Hello there Doctor
Could you please tell me, as I have heard different opinions, whether inverted yoga positions (like downward-facing dog) can cause retina problems? Some people tell me it is good for the eyes, as it nourishes them with blood. But others say that the rise in blood pressure can cause hemmorrages or detachments.
Thank you in advance.
Hello Patricia61 The eye gets plenty of blood flow without standing on your head. Any exercise or activity where your head is below your heart increases arterial and venous pressure in the head and eyes. The lower the head below the body the greater the pressure. Maxium increase = standing on head with feet straight up. For healthy people standing on their head for a few minutes isn't a problem. If someone has glaucoma, diabetic eye diesease, is a glaucoma suspect, has had a retinal detachment, has retinal tears or weak spots, etc. I would advise against standing on their head, gravity boots (now pretty much out of fashion) or extremely heavy weight lilfting.
For people with high blood pressure or weak blood vessels in their head (aneurysms-usually people are NOT aware of these) these activities could theoretically cause a stroke.
I am totally pro-exercise and most other forms are perfectly acceptable, even disireable for most people. Best best ask your personal physician and ophthalmologist.
Thank you so much doctor. I don't actually do headstands but i do do other inverted postures about three times a week as well as lifting light weights and using weight machines twice a week. I do not have glaucoma or diabetes but I really wouldn't know if i have any retinal weak spots. I do have migraines with aura though. Would you advice a person in my position not to do these activities (I am 40 years old and in good health, as far as I know)?
Sometimes when I do headstands for yoga, I get tiny blood spots on the skin around my eyes. They usually last a couple of days and the fade away. Is this something I should be worried about? Should I stop doing headstands, even though my yoga instructor says it's one of the most beneficial poses you can do?
I appreciate any insight you can give me.
You don't say much about your age or your general state of health. I would stop doing the handstands. They increase the pressure in your eyes which can be a problem for a patient with glaucoma and they increase the pressure in the small capillaries and veins of the outer eye and skin which are breaking under the pressure caused by the head down-feet up position.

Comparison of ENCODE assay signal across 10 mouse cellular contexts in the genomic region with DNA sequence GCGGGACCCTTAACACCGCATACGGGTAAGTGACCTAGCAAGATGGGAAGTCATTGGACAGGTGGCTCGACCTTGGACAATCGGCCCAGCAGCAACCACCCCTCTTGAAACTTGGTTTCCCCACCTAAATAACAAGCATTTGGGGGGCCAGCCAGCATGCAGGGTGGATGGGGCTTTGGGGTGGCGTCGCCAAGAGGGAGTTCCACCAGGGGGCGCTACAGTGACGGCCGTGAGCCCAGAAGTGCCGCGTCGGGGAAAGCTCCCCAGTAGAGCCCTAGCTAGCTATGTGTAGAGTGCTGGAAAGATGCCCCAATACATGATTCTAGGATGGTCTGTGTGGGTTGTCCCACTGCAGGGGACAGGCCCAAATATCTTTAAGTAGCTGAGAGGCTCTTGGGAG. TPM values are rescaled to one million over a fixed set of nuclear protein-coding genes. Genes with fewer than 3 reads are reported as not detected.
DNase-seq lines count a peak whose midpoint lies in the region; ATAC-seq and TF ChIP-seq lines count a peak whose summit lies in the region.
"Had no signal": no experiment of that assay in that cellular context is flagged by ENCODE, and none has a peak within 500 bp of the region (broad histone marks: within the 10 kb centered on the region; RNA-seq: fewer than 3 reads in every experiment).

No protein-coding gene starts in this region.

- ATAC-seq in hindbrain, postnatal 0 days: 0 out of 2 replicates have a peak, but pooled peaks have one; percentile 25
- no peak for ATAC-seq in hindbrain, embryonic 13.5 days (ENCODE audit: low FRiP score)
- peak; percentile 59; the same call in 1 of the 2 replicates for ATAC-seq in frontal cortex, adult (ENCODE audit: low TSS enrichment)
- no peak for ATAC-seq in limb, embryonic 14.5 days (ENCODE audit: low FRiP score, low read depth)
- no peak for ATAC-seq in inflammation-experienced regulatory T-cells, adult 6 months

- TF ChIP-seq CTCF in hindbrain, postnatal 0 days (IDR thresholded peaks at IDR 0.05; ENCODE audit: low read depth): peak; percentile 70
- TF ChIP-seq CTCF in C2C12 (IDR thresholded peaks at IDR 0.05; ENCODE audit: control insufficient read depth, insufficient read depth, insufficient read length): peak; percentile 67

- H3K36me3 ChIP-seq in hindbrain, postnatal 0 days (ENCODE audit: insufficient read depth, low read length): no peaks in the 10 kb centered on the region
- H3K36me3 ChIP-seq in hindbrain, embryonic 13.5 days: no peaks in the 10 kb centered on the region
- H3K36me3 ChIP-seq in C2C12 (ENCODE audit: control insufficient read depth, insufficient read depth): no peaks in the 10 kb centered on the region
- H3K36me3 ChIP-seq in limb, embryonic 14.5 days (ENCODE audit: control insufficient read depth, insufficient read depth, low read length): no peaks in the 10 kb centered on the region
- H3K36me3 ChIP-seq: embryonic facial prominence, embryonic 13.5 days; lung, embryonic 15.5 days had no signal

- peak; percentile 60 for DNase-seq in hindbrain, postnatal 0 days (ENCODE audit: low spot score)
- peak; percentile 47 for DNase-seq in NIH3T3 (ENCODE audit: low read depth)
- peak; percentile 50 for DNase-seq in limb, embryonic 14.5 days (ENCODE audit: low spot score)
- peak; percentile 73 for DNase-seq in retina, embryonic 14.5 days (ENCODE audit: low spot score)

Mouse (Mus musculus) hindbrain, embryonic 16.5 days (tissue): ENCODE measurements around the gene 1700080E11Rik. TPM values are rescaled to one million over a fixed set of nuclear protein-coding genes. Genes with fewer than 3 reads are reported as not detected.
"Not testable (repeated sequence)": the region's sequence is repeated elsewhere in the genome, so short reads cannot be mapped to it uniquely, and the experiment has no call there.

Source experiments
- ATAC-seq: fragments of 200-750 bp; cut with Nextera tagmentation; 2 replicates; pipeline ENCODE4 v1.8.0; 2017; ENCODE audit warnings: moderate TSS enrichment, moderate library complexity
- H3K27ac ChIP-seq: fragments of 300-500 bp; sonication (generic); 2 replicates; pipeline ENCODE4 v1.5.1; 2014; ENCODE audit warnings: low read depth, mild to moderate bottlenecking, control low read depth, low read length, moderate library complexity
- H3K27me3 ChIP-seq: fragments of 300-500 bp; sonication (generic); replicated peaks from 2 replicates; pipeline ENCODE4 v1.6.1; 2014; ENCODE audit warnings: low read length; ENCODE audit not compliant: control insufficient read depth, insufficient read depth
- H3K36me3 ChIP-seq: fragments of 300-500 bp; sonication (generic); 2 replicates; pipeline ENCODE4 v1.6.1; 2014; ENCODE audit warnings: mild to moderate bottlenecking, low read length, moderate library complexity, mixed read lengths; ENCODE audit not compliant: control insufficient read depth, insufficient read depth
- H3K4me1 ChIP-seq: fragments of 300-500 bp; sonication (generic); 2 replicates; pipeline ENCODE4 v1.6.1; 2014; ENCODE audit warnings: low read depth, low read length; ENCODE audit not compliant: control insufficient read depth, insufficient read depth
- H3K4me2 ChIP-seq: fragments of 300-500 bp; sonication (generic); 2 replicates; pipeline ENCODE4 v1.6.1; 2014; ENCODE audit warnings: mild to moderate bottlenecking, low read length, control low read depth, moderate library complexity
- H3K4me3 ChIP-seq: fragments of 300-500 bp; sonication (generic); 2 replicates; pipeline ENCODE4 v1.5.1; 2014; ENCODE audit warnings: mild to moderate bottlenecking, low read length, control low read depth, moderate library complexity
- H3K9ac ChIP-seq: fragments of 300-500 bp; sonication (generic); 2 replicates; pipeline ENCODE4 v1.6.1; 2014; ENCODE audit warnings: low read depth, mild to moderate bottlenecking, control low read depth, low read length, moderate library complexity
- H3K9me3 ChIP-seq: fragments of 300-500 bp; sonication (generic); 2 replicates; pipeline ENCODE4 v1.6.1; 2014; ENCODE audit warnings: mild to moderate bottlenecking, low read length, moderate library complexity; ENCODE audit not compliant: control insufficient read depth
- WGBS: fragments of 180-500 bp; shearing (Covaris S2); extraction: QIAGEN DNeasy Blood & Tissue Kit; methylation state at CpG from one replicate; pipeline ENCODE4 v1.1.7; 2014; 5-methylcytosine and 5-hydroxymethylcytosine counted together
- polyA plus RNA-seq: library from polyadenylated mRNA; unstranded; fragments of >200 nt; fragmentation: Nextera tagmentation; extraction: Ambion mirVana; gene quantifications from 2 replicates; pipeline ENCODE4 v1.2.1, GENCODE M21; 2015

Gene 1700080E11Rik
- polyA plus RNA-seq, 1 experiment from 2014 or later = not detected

Tell you yoga instruction I won't teach yoga, she should stop practicing ophthalmology.
Thank you for your response, Dr.
To answer your question, I am 36 years old, slim and in great health. The blood spots don't happen to other people in my yoga class, including my husband. Are some people just more inclined to have this happen to them? I bruise very easily. Do you think it just sounds like my skin is very delicate? (I'm also fair-skinned.)
This site complies with the HONcode standard for trustworthy health information.
The Content on this Site is presented in a summary fashion, and is intended to be used for educational and entertainment purposes only. It is not intended to be and should not be interpreted as medical advice or a diagnosis of any health or fitness problem, condition or disease; or a recommendation for a specific test, doctor, care provider, procedure, treatment plan, product, or course of action. Med Help International, Inc. is not a medical or healthcare provider and your use of this Site does not create a doctor / patient relationship. We disclaim all responsibility for the professional qualifications and licensing of, and services provided by, any physician or other health providers posting on or otherwise referred to on this Site and/or any Third Party Site. Never disregard the medical advice of your physician or health professional, or delay in seeking such advice, because of something you read on this Site. We offer this Site AS IS and without any warranties. By using this Site you agree to the following Terms and Conditions. If you think you may have a medical emergency, call your physician or 911 immediately.